14. 14. Biometric data • Five transects (1km) • 57 plots • 50m X 50m size • Tree height and DBH> 5cm were measured World Agroforestry Centre (ICRAF) Nairobi, March 14, 2016
  15. 15. Sample collection for tree-ring analysis World Agroforestry Centre (ICRAF) Nairobi, March 14, 2016  20 disks (dead and living)  DBH range 20- 48 cm
  16. 16. Wood characteristics and growth ring identification Bark  J. procera forms distnict growth-rings DRP DRP World Agroforestry Centre (ICRAF) Nairobi, March 14, 2016 Methods- laboratory analysis double staining with Safranin-Astra blue
  17. 17. Radioactive carbon analysis World Agroforestry Centre (ICRAF) Nairobi, March 14, 2016 Methods- laboratory analysis Year 1950 1955 1960 1965 1970 1975 1980 1985 1990 1995 2000 2005 2010 F 14 C_NH_zone3 1.0 1.2 1.4 1.6 1.8 F14C-NH zone 3 Tree ring (14C) Ethiopia Hua et al., 2013. Atmospheric radiocarbon for the period 1950–2010. RADIOCARBON , Vol 55, Nr 4, 2013, p 2059– 2072Mokria et al., in preparation
  18. 18. World Agroforestry Centre (ICRAF) Nairobi, March 14, 2016 GRB Wider rings Narrow ring Wider rings Tree ring width measurement r1 r2 r3 r4 pith
  19. 19. World Agroforestry Centre (ICRAF) Nairobi, March 14, 2016 Density measurement Water displacement method - Fresh volume - Oven dry for 72h under 105 oC - Density = dry weight/ fresh volume (g/cm3)
  20. 20. Two biomass estimation allometric equations  improved pan-tropical allometric model by Chave et al., 2014 • where, coefficient a = 0.0673 and b = 0.976 and parameter AGB (kg), ρ = specific wood density (g/cm3), D (cm) and H (m).  the flexible tropical mixed-species biomass estimation model by Ketterings et al. (2001): • where, with coefficients D in centimeter, ρ in gram per cubic centimeter, AGBest, in kilogram, ϒ is a constant parameter over a range of sites calculated as ϒ = a/ρ(wood specific gravity), where a = 0.066, is the constant parameter, b is a scaling exponent derived from species-specific height-diameter allometry (this study). World Agroforestry Centre (ICRAF) Nairobi, March 14, 2016 b HDaAGB )( 2 1   b DAGB   2 2  Biomass estimation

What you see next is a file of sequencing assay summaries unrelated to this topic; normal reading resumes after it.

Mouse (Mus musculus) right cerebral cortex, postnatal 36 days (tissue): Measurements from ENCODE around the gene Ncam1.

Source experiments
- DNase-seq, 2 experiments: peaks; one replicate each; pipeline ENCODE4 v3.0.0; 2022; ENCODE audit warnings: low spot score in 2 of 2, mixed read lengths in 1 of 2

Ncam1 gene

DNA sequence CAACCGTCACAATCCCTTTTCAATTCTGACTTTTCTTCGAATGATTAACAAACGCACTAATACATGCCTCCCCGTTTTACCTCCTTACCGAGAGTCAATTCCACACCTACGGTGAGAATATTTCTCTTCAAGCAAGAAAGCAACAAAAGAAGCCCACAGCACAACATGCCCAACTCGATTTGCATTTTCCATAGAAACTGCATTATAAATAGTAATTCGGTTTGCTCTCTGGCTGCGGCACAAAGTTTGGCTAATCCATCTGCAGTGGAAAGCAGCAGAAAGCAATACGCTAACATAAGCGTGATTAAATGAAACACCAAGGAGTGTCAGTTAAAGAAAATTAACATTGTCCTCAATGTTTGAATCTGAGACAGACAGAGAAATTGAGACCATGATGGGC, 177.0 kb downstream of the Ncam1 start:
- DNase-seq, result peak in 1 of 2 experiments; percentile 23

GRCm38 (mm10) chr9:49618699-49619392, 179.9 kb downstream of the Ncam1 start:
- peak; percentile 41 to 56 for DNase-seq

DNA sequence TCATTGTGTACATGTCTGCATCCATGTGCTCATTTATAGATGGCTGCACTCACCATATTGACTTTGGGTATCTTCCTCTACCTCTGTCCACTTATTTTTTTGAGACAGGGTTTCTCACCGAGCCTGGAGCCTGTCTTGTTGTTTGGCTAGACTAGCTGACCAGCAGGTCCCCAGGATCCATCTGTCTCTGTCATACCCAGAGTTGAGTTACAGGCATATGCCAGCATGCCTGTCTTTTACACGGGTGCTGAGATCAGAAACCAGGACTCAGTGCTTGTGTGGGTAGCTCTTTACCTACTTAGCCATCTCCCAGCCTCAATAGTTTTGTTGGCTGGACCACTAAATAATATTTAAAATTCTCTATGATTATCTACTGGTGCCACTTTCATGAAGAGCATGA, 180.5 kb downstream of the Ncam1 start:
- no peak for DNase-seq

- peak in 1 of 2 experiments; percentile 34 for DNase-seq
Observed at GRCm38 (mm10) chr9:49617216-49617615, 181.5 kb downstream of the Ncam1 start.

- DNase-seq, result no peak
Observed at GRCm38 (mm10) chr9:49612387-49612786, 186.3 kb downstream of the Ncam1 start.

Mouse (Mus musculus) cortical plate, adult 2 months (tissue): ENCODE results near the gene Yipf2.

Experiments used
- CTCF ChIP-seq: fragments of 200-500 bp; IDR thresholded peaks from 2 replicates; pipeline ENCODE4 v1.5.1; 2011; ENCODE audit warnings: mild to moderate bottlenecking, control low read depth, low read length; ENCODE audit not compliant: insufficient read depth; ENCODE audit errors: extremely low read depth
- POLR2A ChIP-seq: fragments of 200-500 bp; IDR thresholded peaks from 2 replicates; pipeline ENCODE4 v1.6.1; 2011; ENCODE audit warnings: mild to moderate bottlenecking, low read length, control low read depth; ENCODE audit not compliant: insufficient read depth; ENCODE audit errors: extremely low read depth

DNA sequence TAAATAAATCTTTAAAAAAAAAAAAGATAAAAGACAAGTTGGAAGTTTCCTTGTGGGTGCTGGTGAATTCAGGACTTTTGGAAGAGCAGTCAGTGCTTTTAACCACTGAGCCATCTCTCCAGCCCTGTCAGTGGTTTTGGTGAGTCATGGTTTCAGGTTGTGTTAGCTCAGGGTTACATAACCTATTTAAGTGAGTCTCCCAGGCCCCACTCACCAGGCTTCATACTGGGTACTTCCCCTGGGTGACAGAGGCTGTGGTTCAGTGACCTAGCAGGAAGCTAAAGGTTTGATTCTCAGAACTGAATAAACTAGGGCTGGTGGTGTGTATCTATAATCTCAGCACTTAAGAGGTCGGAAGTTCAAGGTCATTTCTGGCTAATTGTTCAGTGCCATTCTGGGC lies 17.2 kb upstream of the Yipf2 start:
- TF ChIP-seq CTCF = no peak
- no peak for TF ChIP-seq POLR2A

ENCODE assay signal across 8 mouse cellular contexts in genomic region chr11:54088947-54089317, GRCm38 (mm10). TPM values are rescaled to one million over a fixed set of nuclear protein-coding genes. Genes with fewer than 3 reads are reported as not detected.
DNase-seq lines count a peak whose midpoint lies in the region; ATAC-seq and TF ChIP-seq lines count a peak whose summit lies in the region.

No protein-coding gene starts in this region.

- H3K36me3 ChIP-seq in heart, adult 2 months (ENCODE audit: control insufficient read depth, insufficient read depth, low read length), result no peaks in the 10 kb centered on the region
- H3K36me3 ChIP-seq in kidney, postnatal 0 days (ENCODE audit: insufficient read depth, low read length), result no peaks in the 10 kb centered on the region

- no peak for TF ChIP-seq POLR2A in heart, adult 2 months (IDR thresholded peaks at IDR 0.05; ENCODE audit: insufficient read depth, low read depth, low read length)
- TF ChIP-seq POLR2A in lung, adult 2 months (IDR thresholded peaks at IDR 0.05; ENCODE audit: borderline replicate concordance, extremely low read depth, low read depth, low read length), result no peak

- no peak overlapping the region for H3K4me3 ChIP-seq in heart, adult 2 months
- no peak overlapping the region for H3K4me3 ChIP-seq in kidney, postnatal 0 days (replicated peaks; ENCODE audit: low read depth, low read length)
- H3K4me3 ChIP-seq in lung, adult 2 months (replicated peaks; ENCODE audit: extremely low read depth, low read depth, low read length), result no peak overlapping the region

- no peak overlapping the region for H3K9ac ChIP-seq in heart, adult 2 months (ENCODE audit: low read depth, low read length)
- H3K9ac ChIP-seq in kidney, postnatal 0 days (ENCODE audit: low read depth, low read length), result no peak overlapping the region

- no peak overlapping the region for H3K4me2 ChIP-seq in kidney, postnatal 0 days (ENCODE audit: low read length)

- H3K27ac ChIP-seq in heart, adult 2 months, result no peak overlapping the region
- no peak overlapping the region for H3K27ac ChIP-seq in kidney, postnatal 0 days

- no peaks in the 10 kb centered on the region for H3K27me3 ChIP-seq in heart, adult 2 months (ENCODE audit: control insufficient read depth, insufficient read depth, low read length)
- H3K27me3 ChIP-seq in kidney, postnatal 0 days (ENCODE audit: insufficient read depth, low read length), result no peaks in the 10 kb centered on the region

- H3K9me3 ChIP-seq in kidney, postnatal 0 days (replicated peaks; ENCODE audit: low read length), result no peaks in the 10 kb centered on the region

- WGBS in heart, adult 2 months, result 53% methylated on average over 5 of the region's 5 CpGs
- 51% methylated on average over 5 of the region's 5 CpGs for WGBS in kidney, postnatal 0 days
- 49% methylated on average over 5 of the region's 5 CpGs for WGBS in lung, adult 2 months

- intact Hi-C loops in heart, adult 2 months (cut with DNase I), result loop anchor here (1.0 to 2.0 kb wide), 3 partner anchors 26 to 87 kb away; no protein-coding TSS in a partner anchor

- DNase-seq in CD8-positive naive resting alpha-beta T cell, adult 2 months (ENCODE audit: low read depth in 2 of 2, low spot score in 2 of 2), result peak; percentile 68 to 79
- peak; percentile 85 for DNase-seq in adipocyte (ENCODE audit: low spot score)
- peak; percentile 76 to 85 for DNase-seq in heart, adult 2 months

21. 21. ….. Propagation of measurement errors in σD, σH , σρ and σr , to estimated AGB: (Chave 2004, Schöngart et al., 2011) Eq.1 Eq.2 total uncertainty per plotuncertainty in each trees … then, the mean AGB and new variance form Eq. (1) and (2) to consider errors due to model selection Wood Science Underpinning Tropical Forest Ecology and Management, Tervuren, May 26-29, 2015 Mokria et al.; Tree dieback affects carbon sequestration potential of a dry afromontane forest    2bH)(ρDσ1b)2(Dba 2b)2D(ρHσ1bHba 2 b)2D(Hpσ1bρba)AGB( 2 σ       1 50 1 2 1 . )( )( ))( AGB AGB        2 Dbr 2 Dr 2 D)AGB( 2 σ b D bb r 1 2    )(  50 2 2 2 . )()( ))( AGBAGB     2502 2 1 22 .)()()(  AGBAGBmeanAGB 
  22. 22. Species Status No. of trees Mean [SE] DBH (cm) Mean [± SE] H (m) Range of DBH (cm) Range of H (m) Proportion of trees (%) under diff. diameter class (cm) 5-15 15-30 30-50 >50 Juniperus alive 1069 16.5 [0.96] 6.1 [0.29] 5-88 2-17.5 60.6 33.8 4.8 0.8 snag 607 17.2 [1.17] 5.9 [0.29] 5-90 2-20 48.4 44.2 5.6 1.8 Olea alive 1313 18.5 [0.83] 5.5 [0.16] 5 - 90 2-17 39.2 52.7 7.0 1.1 snag 802 19.6 [1.23] 4.7 [0.16] 5-114 2-13.5 48.3 46.4 3.7 1.6 Co-occurring alive 1747 11.4 [0.43] 4.2 [0.09] 5-85 2-17 78.1 20.8 1.0 0.1 snag 120 10.5 [0.73] 3.6 [0.20] 5-27 2-8.4 74.2 22.5 0.0 3.3 Summary of plot inventory data: DBH, H, and SE, refer to diameter at breast height, tree height, and standard error, respectively…..  92.2% of snags are from foundation tree species (i.e. juniperus and olea) World Agroforestry Centre (ICRAF) Nairobi, March 14, 2016 Total= 5658 Results From inventory  25% were dead trees
  23. 23. Total estimated - aboveground C-stock At landscape level, 34.5% C-stock is going to be a source of carbon… World Agroforestry Centre (ICRAF) Nairobi, March 14, 2016 Mean aboveground C-stock (Kg C tree-1) Total aboveground C-stock (Mg C ha-1) Species Living trees Snags Eq. 2 Eq. 3 Mean Proportion of C-stock estimated from snags (%) J. procera 41.0 (±7.7) 57.8 (±10.9) 8.3 (±1.5) 10.6 (±1.8) 9.4 (±1.6) 44.5 % O. europaea 80.7 (±17.6) 72.9 (±15.9) 11.0 (±2.2) 13.9 (±2.6) 12.4 (±2.4) 35.6 % Co-occurring 22.1 (±6.6) 12.2 (±3.6) 2.0 (±0.5) 2.4 (±0.7) 2.2 (±0.6) 3.7 % All species 43.6 (±9.9) 62.0 (±14.1) 17.2 (±3.5) 21.4 (±4.3) 19.3 (±3.9) 34.5 % Total above ground C-stock/ha -19.3 Mg C/ha ,